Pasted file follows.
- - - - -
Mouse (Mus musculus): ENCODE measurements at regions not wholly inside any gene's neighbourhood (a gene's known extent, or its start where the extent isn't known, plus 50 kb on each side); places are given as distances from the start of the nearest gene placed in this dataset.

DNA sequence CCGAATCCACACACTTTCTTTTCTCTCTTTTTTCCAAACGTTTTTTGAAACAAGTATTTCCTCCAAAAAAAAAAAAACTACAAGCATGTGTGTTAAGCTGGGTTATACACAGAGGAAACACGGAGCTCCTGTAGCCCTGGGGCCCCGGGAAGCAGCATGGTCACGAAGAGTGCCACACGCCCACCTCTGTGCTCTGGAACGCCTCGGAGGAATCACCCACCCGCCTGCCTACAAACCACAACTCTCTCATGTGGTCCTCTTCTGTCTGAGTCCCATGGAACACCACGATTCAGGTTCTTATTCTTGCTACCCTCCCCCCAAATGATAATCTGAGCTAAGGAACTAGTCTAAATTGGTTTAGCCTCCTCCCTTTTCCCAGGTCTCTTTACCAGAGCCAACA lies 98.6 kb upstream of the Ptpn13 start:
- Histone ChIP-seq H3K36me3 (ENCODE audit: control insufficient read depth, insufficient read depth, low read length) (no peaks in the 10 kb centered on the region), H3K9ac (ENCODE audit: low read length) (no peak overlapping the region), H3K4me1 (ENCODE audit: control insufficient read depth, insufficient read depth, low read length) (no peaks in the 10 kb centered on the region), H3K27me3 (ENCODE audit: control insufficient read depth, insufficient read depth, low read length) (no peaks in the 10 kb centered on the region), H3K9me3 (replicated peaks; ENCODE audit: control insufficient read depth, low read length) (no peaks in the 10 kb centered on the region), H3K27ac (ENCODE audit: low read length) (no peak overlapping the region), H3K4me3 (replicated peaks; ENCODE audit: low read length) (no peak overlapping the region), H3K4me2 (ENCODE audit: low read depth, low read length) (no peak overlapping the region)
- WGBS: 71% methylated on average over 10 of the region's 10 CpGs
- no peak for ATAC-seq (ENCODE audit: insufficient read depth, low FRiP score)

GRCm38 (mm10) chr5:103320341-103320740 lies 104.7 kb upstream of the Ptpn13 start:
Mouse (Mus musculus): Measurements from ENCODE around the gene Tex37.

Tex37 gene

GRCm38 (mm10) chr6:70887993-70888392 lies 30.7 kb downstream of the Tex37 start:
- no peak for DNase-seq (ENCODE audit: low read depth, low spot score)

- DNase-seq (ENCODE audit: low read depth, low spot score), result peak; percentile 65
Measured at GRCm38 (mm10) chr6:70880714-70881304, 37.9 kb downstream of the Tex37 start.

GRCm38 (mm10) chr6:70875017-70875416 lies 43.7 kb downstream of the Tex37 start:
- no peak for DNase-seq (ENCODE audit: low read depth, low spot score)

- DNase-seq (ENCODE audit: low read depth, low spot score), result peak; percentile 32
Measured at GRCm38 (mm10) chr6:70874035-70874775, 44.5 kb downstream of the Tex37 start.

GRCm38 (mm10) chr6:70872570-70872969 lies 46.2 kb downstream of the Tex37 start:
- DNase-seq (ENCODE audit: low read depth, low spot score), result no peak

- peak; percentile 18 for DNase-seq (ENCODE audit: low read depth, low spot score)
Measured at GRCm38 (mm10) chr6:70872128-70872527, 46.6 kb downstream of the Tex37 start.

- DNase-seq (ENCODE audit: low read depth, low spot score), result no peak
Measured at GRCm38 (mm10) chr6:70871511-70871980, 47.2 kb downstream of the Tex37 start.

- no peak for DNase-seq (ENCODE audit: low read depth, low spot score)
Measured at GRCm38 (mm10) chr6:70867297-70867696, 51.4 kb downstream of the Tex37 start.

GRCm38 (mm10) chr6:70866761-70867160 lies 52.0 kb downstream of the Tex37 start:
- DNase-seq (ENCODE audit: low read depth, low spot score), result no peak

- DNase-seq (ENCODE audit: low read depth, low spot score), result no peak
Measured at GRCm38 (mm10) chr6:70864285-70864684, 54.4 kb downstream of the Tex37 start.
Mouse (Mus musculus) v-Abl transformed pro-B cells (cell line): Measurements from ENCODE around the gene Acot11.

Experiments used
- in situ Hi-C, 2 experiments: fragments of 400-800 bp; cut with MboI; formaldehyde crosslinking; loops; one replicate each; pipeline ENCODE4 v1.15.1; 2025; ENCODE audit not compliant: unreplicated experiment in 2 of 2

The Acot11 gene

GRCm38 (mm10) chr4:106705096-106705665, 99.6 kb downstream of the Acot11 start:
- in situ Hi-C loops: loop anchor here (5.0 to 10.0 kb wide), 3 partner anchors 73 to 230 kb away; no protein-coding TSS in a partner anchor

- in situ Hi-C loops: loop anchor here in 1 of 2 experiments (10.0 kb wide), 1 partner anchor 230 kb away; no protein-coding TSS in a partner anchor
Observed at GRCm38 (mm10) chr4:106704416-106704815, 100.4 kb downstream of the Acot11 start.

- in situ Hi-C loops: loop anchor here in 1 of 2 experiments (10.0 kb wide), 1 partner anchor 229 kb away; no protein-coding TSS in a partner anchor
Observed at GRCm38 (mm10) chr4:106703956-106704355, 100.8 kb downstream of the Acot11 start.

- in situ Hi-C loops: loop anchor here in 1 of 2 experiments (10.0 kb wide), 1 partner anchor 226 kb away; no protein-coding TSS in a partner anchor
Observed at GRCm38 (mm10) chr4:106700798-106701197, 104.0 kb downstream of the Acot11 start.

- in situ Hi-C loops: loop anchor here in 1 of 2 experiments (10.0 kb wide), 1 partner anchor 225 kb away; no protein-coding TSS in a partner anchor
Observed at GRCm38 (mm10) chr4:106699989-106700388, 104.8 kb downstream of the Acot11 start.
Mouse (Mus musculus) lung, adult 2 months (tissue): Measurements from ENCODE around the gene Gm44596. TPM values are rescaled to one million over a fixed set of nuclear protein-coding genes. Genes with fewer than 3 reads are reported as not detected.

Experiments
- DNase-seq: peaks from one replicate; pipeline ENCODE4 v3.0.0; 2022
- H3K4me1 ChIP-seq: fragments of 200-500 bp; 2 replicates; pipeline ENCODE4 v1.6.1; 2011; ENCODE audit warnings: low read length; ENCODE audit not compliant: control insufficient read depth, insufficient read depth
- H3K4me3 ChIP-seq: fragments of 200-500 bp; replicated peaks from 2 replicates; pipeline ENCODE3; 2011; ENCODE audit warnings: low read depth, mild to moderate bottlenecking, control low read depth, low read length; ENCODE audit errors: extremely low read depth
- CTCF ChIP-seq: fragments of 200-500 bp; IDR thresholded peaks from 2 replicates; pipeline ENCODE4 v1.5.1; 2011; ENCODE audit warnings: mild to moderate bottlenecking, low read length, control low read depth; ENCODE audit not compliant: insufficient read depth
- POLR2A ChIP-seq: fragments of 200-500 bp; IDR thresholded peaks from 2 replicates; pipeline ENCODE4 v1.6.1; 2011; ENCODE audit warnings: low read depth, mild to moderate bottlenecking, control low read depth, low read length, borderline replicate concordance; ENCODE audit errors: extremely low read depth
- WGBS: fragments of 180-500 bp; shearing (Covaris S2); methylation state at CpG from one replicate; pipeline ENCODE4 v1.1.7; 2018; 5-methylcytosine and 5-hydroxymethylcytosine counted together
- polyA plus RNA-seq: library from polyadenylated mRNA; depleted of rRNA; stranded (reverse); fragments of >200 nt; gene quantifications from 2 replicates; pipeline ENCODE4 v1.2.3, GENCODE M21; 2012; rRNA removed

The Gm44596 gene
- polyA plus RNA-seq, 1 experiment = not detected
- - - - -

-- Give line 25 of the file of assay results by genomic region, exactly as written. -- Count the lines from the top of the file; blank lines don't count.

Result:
GRCm38 (mm10) chr6:70866761-70867160 lies 52.0 kb downstream of the Tex37 start: